Appeals for humanitarian aid to refugees are typically illustrated with images and stories of people on the move or in refugee camps, receiving handouts from aid agencies.
But the reality of most refugees’ lives is quite different. A new report from the Center for Global Development (CGD) and the Tent Partnership for Refugees shows that millions of refugees live in major urban areas — where better employment opportunities could help them much more than aid.
Displacement is getting longer
“For the longest time, the way people thought about refugees was as people who had to flee a crisis, in an inherently temporary way,” said Gideon Maltz, executive director of the Tent Partnership. “That was linked to the idea of refugee camps as these temporary arrangements.”
But the report highlights how this picture of forced migration has become outmoded. The average length of displacement is now more than 10 years. Camps and aid packages have little connection to their lives. According to figures from the UN’s refugee agency, 61.4% of refugees with known locations lived in private accommodation and 58% in towns and cities at the end of 2017. The CGD’s report adds more detail to that picture, finding that as many as 2.2 million refugees live in and around major cities of more than 300,000 people.
New models of refugee support
Although it’s often not reflected in promotional material, official aid agencies have largely recognised the new reality of long-term displacement. A significant portion of the UK Department for International Development’s response to the Syrian crisis, for example, has gone to interventions — such as cash handouts and support for existing local schools in Turkey and Lebanon — tailored to help refugees outside camps.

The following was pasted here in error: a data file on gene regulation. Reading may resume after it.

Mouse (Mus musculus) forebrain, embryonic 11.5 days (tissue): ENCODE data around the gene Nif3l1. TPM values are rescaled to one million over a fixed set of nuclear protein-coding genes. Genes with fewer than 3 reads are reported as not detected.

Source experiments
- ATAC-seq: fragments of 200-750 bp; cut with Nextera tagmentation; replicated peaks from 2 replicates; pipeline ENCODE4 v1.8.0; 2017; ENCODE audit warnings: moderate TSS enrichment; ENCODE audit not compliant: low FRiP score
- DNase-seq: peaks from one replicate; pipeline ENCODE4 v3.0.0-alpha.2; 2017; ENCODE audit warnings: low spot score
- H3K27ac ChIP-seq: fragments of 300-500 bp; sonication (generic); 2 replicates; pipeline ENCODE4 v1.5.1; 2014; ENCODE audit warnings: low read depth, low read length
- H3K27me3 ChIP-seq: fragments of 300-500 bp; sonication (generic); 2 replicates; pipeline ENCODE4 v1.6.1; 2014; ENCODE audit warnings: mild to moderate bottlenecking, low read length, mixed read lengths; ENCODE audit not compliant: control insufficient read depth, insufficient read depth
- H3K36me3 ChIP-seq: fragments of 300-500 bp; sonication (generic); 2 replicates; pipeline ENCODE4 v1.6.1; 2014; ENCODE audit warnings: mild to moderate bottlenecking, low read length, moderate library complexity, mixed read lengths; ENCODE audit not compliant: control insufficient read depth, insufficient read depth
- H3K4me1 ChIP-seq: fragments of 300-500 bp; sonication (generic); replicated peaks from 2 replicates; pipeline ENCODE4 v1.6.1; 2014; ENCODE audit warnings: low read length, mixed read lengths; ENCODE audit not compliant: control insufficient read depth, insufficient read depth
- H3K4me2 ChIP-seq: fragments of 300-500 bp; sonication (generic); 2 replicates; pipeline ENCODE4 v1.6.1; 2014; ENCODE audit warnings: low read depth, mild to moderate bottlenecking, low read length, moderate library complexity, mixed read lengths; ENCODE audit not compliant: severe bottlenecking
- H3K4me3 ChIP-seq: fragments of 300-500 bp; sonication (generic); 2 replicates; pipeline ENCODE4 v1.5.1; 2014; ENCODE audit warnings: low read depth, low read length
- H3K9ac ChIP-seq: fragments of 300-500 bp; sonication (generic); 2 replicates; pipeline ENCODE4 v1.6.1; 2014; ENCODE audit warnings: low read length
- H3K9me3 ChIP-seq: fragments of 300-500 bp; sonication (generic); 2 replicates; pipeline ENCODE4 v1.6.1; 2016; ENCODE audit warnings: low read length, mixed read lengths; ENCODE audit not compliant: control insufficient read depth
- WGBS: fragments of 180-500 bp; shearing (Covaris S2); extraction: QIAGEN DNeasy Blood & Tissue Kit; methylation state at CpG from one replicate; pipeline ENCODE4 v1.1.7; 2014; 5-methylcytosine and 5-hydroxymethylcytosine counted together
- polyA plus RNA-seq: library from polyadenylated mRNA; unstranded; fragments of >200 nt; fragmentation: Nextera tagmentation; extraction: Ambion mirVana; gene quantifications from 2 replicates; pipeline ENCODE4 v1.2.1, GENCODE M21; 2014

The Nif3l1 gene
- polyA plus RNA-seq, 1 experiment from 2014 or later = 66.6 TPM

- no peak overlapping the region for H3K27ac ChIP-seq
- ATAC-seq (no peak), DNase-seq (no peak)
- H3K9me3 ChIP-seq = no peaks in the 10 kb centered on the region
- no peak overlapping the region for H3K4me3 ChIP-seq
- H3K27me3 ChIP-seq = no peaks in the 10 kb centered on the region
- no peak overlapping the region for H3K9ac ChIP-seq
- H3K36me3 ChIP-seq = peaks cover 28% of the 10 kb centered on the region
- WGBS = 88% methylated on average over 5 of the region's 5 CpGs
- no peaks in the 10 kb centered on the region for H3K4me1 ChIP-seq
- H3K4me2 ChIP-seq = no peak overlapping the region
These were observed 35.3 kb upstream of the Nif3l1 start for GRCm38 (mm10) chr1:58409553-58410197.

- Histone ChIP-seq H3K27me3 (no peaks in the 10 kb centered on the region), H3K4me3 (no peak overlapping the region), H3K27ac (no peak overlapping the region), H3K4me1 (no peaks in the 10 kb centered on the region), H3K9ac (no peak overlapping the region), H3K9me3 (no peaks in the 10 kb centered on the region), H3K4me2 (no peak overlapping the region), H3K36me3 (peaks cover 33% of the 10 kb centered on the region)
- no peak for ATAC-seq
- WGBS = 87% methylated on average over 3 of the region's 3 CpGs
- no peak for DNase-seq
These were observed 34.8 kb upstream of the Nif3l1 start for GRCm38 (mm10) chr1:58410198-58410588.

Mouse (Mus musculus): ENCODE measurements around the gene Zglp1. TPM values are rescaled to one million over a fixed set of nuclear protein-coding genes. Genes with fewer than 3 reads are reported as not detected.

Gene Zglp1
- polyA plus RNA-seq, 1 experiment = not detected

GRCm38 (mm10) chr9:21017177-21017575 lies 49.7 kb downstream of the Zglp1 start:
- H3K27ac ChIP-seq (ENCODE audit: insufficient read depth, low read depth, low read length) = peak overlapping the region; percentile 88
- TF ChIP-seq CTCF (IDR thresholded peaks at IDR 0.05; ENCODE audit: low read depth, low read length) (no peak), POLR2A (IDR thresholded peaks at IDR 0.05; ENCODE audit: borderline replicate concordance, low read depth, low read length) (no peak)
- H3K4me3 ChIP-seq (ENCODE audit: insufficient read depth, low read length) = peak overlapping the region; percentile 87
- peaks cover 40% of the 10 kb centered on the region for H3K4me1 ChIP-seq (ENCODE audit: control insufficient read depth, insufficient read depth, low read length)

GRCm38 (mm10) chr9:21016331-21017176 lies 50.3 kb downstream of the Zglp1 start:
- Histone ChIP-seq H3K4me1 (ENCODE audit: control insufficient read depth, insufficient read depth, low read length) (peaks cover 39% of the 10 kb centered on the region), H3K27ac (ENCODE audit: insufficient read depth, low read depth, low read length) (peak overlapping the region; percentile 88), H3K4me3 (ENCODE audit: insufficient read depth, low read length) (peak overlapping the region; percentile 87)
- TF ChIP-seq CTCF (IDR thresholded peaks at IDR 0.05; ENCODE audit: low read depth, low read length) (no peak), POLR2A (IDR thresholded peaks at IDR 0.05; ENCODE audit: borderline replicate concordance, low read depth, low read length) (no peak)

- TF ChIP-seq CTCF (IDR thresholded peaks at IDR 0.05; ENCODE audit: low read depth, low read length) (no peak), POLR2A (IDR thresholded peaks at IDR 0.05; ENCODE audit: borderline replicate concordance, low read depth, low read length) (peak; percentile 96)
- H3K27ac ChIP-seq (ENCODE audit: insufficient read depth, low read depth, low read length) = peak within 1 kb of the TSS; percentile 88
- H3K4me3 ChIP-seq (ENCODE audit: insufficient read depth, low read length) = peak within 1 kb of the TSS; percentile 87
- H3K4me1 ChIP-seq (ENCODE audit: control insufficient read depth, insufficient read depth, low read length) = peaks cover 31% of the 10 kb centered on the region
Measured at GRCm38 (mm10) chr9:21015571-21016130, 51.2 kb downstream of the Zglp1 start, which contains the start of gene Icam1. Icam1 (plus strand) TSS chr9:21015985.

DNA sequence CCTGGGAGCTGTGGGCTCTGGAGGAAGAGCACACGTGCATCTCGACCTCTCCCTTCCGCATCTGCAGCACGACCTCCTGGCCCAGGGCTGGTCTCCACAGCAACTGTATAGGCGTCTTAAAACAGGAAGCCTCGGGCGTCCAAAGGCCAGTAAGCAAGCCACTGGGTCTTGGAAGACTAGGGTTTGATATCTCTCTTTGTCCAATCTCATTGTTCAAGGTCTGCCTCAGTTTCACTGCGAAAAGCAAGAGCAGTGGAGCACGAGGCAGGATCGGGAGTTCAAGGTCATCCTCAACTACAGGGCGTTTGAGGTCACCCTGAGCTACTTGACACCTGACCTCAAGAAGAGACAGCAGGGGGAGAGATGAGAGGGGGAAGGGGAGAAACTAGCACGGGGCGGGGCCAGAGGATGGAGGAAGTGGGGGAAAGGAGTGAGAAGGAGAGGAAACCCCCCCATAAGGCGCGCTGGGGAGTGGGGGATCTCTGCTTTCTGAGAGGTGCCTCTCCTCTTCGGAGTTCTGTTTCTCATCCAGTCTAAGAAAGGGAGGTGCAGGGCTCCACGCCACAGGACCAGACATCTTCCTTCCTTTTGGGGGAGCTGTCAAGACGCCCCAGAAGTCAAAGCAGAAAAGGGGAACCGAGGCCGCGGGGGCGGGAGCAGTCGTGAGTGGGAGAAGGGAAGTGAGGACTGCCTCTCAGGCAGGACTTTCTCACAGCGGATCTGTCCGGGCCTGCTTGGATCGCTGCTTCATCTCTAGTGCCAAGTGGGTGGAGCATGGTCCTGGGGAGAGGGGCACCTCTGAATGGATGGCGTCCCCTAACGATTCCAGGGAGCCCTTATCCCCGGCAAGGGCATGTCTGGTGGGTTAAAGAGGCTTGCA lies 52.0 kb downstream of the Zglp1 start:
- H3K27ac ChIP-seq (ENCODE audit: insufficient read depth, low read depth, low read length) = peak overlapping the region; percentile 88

But there is wider potential. The Tent Partnership works to get businesses involved in helping refugees beyond philanthropic contributions, and Maltz sees great potential in the number of refugees located near countries’ major economic centres. An interactive map released with the report shows the extent of refugee clustering in urban areas.
“Refugees are overwhelmingly in these urban areas, which means that they are close to where businesses operate,” he said. “Businesses have the opportunity to reach refugees, in places like Turkey and Jordan, as workers, as customers, as small businesses that they’re sourcing from.”
There are, though, barriers beyond recognising refugees’ proximity to employment hubs. In most developing countries, according to the CGD’s report, refugees do not have the legal right to work, exposing them to exploitation and dangerous working conditions.
Jordan and Turkey have started issuing work permits to refugees, but they are still barred from working in many other countries with large refugee populations, such as Bangladesh.
That means there is more to be done before employment can become a main source of support for refugees, even those living near economic hubs. Still, according to Maltz, recognising the opportunity is an important first step. “Absolutely proximity is only one piece of the equation,” he said. “But it’s an important piece, and too often overlooked.” — Fergus Peace
(Picture & map: Tent Partnership for Refugees/Center for Global Development)